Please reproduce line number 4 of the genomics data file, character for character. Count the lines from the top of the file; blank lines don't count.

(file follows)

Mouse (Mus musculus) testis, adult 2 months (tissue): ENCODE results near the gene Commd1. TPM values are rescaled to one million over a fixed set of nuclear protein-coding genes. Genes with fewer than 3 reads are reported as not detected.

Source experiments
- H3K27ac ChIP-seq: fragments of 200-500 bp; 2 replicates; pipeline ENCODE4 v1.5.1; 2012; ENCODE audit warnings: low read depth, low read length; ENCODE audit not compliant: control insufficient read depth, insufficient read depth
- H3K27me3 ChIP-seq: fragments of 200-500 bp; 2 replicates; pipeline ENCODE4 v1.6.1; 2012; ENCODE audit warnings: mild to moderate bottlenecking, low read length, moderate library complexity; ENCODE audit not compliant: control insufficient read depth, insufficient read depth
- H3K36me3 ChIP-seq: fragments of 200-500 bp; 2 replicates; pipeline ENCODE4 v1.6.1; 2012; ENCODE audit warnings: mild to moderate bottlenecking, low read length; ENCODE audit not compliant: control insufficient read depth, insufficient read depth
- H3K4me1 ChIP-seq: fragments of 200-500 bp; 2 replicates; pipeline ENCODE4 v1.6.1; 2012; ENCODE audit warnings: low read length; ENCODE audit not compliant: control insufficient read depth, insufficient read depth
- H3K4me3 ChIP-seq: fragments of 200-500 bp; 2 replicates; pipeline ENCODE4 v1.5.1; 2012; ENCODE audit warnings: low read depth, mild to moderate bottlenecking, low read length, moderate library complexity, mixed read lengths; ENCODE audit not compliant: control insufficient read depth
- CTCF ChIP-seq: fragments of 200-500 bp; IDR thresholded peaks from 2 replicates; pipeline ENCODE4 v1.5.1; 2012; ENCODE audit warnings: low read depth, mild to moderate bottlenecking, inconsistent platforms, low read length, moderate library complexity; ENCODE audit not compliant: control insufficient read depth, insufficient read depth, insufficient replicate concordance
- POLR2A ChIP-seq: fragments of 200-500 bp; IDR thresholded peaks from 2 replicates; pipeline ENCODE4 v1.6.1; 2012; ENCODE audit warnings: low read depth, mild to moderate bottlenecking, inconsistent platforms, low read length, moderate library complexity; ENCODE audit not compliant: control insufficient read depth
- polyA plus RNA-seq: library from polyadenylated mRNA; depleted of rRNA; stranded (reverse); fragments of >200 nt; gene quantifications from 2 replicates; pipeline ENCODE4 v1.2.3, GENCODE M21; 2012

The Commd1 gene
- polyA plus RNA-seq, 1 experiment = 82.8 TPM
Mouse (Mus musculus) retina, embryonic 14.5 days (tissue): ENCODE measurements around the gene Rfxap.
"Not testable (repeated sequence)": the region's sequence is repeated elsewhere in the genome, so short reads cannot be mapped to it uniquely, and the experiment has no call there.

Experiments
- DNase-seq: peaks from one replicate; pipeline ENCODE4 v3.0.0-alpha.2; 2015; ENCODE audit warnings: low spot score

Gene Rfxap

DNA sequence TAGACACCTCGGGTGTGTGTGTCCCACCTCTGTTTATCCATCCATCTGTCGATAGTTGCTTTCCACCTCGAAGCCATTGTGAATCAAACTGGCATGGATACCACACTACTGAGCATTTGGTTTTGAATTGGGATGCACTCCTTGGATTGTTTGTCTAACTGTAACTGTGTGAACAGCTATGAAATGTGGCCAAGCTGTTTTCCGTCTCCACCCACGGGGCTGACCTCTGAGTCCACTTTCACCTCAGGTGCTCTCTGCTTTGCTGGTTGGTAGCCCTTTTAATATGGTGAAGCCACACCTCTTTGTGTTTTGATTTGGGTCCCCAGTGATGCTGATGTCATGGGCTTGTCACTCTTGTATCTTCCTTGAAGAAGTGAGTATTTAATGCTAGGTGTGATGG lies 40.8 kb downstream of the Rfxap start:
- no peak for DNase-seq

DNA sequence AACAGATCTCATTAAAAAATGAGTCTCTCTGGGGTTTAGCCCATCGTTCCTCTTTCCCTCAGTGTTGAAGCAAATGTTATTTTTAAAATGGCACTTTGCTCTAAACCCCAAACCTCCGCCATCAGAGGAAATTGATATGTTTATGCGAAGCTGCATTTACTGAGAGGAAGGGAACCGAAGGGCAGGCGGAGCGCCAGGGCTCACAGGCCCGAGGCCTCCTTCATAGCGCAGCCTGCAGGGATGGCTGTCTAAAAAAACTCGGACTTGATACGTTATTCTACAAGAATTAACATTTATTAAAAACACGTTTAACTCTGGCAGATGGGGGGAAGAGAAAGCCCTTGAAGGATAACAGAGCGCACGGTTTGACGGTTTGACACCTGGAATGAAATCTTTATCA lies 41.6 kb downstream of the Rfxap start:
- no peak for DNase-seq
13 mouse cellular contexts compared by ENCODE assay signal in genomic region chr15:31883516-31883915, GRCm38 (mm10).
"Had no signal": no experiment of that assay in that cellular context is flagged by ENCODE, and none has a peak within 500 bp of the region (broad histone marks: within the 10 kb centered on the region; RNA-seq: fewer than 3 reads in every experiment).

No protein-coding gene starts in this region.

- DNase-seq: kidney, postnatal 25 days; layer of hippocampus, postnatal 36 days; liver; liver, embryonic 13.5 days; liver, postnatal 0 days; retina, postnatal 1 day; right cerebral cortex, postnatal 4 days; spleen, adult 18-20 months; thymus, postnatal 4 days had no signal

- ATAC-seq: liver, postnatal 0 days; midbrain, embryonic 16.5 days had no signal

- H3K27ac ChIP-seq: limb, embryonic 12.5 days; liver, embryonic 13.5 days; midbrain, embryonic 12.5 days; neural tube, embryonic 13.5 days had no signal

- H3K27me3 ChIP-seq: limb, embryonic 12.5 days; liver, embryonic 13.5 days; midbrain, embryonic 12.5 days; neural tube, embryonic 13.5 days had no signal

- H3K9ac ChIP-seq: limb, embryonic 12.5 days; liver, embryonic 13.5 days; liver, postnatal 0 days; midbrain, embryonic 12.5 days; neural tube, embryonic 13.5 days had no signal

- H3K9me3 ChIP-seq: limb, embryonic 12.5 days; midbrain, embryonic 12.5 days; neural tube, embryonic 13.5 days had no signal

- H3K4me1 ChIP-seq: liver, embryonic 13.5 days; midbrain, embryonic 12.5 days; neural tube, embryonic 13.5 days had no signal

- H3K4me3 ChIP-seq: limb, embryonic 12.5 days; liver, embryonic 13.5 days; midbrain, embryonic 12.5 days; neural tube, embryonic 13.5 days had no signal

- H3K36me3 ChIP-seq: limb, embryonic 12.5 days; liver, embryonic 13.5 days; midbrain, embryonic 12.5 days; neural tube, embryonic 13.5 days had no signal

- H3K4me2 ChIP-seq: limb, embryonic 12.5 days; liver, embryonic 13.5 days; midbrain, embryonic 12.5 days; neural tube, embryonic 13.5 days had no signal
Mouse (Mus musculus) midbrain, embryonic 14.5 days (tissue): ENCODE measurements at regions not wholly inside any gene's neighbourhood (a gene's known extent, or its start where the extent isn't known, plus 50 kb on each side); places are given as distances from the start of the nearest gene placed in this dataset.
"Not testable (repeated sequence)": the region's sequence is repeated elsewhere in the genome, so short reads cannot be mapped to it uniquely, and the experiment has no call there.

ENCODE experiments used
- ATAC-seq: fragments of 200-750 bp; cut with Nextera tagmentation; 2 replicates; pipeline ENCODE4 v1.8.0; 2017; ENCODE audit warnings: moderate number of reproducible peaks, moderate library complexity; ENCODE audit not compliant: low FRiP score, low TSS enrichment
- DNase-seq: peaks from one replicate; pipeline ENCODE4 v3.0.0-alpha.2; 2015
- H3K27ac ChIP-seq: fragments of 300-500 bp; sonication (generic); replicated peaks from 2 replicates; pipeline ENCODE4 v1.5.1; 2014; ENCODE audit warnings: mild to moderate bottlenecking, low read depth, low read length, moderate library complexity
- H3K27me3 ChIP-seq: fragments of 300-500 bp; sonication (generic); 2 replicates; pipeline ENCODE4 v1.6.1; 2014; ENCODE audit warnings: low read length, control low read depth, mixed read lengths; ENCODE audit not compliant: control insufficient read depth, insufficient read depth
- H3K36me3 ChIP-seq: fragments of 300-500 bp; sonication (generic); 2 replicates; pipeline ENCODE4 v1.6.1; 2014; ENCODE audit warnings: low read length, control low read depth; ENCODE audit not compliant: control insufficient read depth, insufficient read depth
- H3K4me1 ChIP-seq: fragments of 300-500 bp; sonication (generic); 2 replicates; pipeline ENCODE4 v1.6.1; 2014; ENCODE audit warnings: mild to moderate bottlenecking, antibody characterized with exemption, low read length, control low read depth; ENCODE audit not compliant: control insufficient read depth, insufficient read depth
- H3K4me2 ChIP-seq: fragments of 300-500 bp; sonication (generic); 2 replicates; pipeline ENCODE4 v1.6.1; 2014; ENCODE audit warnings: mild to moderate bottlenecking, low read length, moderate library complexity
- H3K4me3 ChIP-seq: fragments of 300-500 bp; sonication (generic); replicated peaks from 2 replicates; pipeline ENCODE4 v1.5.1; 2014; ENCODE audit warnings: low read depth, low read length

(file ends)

- H3K27me3 ChIP-seq: fragments of 200-500 bp; 2 replicates; pipeline ENCODE4 v1.6.1; 2012; ENCODE audit warnings: mild to moderate bottlenecking, low read length, moderate library complexity; ENCODE audit not compliant: control insufficient read depth, insufficient read depth